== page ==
Five Tips for Fostering Effective Communication
Last week, we wrote about the importance of body language as communication means more than just speaking and listening.
Body language is just as critical to your communication as speaking, writing, or listening, and leaders who use their body language wisely can reap the benefits of a much more engaged and productive workforce.
This week, we are staying focused on the topic of communication as high levels of employee engagement are not possible without effective communication in the workplace.
Here are five simple tips that foster more effective communication in the workplace (in person and virtual).
#1 – Don't Tell People What to Do – Engage Them
As a leader in your organization, effective communication in the workplace starts with you. With this in mind, leverage your interactions with your people as opportunities to truly engage them instead of simply telling them what to do. If an employee has a question, don't just answer it. Ask empowering questions that enable people to think for themselves and learn more about why the employee requires assistance. You'll learn more about your people this way, plus you will set a terrific example of leadership and effective communication.
#2 – Show Your People You Understand
Communicating effectively is more than just saying the right things at the right times. It's also about listening attentively and showing a genuine interest in the conversation by providing 100% of your attention on the other person or people. Your people want more than acknowledgement from you. They want to know that you truly understand them and their perspectives. That's why you should take time to not only respond to your people, but to also show them that you've been listening and understand their views and opinions. For example, paraphrase or test understanding to show that you have understood what the other person has said, “So what I hear your saying is...” or "so, in your opinion we should…” This shows the other person that you are attentively listening and care about their perspective.
#3 – Address Misunderstandings Immediately
Misunderstandings can often be perceived as harmless, but they can also be powerful enough to throw an organization off the proper course. When communication is effective in the workplace, misunderstandings decrease by a meaningful margin; however, it is how you deal with misunderstandings when they happen that really matters.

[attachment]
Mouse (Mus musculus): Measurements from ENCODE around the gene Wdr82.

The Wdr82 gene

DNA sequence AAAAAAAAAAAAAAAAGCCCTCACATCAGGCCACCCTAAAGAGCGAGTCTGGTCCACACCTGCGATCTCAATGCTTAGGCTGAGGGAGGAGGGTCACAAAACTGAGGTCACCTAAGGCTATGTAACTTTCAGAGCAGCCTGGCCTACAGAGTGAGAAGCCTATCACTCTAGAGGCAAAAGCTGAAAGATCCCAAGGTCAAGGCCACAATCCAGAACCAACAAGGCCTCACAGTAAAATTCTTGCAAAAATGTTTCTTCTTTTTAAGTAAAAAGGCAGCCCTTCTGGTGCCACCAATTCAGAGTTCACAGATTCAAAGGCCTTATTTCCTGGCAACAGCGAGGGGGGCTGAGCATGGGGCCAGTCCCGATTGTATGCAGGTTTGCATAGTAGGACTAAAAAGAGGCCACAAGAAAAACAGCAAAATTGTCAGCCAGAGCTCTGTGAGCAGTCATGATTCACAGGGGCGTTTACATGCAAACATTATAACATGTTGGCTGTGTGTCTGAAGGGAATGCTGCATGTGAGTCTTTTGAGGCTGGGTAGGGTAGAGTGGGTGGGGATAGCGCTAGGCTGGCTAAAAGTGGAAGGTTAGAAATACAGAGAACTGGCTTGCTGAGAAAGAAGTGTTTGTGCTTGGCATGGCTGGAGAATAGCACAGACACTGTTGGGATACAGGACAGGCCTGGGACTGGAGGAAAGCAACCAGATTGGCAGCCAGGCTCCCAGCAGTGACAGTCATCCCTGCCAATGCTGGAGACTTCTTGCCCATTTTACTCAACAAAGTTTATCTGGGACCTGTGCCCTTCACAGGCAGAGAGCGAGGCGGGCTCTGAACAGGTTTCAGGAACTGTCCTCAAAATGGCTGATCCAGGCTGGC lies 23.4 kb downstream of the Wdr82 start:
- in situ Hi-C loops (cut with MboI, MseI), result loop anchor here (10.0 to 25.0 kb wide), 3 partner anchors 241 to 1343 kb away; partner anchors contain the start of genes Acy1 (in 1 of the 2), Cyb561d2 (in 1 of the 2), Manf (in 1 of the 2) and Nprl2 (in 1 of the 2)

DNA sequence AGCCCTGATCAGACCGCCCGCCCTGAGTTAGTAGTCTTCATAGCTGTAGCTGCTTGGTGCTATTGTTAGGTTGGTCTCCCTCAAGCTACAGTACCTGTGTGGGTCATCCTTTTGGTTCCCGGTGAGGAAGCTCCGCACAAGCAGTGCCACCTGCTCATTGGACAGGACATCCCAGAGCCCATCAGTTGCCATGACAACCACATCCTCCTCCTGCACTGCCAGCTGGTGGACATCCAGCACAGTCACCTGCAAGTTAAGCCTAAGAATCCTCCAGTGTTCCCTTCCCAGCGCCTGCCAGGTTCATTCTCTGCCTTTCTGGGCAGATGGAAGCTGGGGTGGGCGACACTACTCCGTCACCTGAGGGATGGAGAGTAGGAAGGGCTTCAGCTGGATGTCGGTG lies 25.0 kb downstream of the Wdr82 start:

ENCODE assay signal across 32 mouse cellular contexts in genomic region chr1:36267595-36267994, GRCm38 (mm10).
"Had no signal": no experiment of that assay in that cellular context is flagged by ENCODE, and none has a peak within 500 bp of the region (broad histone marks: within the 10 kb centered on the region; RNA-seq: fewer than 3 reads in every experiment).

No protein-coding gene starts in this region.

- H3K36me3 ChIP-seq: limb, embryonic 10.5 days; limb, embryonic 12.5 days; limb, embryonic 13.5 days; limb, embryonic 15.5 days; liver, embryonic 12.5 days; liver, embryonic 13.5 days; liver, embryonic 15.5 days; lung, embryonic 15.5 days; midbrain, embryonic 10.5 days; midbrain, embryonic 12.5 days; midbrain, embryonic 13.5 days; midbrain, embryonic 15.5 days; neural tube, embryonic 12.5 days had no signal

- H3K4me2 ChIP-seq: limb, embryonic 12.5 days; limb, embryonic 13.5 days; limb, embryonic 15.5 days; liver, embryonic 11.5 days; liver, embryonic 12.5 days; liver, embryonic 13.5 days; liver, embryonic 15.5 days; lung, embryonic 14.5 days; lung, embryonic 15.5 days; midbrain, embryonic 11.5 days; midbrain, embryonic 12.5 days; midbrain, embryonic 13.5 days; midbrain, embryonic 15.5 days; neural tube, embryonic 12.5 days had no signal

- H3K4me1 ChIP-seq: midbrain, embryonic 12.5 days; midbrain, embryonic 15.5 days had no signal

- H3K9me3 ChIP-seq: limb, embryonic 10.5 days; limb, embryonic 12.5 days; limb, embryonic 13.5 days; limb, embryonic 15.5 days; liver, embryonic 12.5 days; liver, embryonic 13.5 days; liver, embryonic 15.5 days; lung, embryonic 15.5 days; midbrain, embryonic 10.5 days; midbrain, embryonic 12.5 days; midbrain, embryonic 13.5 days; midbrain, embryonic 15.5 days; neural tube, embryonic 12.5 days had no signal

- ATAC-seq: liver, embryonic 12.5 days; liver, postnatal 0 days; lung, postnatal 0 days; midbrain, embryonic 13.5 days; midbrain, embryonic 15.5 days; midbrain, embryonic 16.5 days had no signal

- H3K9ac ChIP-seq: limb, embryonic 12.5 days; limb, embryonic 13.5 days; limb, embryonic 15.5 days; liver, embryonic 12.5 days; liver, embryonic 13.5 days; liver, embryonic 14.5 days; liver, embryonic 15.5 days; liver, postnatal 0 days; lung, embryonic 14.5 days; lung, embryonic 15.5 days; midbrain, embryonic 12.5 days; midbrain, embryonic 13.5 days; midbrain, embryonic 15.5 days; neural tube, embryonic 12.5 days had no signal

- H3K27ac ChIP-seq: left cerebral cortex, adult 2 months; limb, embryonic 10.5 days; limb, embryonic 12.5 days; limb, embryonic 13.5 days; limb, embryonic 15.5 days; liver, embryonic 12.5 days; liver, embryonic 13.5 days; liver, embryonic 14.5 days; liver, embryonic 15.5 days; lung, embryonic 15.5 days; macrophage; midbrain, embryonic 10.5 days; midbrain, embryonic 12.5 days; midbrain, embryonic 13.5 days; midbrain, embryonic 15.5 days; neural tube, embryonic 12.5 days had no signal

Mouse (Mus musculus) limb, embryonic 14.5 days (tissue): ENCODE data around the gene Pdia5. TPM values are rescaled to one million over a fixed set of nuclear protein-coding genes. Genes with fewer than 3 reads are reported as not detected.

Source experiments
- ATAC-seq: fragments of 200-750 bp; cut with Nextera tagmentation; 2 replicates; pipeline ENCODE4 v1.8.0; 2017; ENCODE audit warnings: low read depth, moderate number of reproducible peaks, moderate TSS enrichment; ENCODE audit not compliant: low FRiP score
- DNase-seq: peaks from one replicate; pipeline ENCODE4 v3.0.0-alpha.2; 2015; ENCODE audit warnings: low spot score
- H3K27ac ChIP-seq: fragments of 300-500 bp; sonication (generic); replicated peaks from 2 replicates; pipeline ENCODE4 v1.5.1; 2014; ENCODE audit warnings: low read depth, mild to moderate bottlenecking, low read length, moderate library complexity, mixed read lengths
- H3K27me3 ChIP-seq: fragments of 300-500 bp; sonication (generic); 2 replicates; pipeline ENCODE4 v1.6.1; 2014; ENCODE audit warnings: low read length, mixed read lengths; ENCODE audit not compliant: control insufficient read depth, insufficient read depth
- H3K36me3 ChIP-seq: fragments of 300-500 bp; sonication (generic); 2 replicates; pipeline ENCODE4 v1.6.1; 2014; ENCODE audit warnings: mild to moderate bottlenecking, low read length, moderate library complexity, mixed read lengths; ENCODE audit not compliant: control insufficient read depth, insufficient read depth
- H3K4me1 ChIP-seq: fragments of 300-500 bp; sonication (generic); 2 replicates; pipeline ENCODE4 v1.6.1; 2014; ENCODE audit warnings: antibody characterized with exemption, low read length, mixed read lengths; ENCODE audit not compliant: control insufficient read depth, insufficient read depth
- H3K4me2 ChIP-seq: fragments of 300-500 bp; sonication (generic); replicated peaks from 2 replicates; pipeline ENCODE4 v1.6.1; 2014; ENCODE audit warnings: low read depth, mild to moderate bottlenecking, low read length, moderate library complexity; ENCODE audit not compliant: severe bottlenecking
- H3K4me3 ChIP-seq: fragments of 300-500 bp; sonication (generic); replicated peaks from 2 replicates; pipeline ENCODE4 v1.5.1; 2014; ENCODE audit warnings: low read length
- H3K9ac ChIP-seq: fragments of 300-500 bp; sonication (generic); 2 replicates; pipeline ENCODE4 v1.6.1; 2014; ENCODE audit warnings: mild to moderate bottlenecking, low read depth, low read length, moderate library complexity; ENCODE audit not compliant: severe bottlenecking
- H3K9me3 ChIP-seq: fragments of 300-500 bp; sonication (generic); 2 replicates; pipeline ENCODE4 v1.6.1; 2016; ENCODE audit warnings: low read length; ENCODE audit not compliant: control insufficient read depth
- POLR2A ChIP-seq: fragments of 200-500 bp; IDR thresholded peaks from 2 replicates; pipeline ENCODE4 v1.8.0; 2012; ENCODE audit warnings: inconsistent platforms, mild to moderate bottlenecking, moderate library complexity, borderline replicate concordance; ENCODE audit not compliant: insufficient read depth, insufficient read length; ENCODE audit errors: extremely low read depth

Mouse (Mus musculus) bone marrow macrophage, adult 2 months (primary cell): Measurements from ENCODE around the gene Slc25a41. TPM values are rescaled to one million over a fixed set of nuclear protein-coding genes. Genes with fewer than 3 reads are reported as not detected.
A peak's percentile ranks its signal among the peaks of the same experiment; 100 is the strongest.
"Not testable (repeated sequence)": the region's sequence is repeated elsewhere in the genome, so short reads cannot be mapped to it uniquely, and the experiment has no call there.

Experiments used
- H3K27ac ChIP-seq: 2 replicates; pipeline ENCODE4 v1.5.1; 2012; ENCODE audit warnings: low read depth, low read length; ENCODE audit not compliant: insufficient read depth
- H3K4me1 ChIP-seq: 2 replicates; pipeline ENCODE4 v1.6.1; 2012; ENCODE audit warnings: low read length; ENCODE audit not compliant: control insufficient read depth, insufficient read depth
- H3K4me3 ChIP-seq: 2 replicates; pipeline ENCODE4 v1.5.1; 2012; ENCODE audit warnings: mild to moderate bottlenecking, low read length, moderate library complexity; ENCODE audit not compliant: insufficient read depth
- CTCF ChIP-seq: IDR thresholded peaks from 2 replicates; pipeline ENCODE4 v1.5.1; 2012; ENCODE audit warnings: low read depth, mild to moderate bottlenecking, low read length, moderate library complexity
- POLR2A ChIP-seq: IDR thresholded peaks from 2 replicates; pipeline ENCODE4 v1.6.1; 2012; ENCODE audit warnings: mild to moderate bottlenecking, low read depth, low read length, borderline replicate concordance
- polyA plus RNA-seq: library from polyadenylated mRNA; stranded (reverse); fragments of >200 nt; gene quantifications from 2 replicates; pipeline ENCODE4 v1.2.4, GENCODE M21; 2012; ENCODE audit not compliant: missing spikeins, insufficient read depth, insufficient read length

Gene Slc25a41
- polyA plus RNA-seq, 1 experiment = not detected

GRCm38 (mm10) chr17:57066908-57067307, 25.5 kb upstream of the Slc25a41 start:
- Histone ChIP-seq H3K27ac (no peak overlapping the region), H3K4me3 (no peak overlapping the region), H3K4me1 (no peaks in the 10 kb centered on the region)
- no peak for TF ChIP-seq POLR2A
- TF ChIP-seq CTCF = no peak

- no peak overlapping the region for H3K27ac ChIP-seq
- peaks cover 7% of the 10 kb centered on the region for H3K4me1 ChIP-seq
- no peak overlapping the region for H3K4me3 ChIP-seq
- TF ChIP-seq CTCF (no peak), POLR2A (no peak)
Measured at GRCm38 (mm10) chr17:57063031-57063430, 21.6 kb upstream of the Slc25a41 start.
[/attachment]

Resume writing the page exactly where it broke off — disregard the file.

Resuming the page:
To deal with what may be a simple misunderstanding we must seek to understand and gain clarity before casting judgment or becoming defensive and potentially emotional. Doing so improves overall communication, plus it also gives you an opportunity to set a positive example. One effective way to deal with a misunderstanding is to not jump to negative conclusions and to keep an open mind to the possibility that what you heard or think may be wrong and can be explained by quickly seeking clarification.
#4 – Improve Clarity in Meetings
How many times have you been to a meeting where the purpose and desired outcome was unclear? Meetings are essential to gather different perspectives and align people to a common purpose, but they need to be managed in a way that supports effective communication.
Make your meetings count by ensuring that the purpose and end goal is clear. At the end of each meeting, spend time summarizing what you've discussed. Bring your less vocal people into the fold early so that their ideas are being heard. Make sure everyone understands not only what needs to be done, but also who is accountable for each take away item and by what timeline. To increase engagement, reiterate that you will make yourself available should they require your help along the way as it is critical to ensure everyone walks away with a common understanding and action plan.
#5 – Don't Shut People Out
Whether it's in meetings or within other types of organizational interactions, people need to be heard and acknowledged. It's easy for business leaders to dismiss ideas that don't strike them immediately as brilliant, but they need to understand that there's a person behind every idea. Dismissing ideas outright because you don't agree with them only serves to shut your people out, making them unwilling to share their ideas in the future.
Instead of dismissing ideas, acknowledge them and ask how they envision bringing that to life and elaborate on the value they believe will come from the idea. Get as much insight as you can before you decide to dismiss it or disagree. Even the most far-fetched ideas can contain kernels of amazing value. When someone is confident enough to communicate an idea, you're headed in the right direction when it comes to effective communication in the workplace. It's up to you to show that you're listening and ready to engage in a meaningful way. It is okay to disagree, but we encourage you to do so in a constructive manner vs. just shutting people down.
These five tips aren't going to transform your organization overnight, but they'll help you improve communication in meaningful ways that foster employee engagement, and with time and practice, may translate into improvements in your bottom line. Of course, each organization is different, so what might make a huge impact with company "A" might be less impactful for company "B". Ultimately, it's up to you as a leader to recognize the effectiveness of communication within your company, and to set the tone that will help you drive the results you desire to achieve.
More Ways to Foster Effective Communication
Do you have any additional ideas for fostering effective communication in the workplace? Have you tried any of the approaches that we've recommended? I’d be happy to talk with you about how you can reimagine effective communication in your organization.
You can email me at email@example.com or contact me at 1-855-871-3374. I’m looking forward to hearing from you!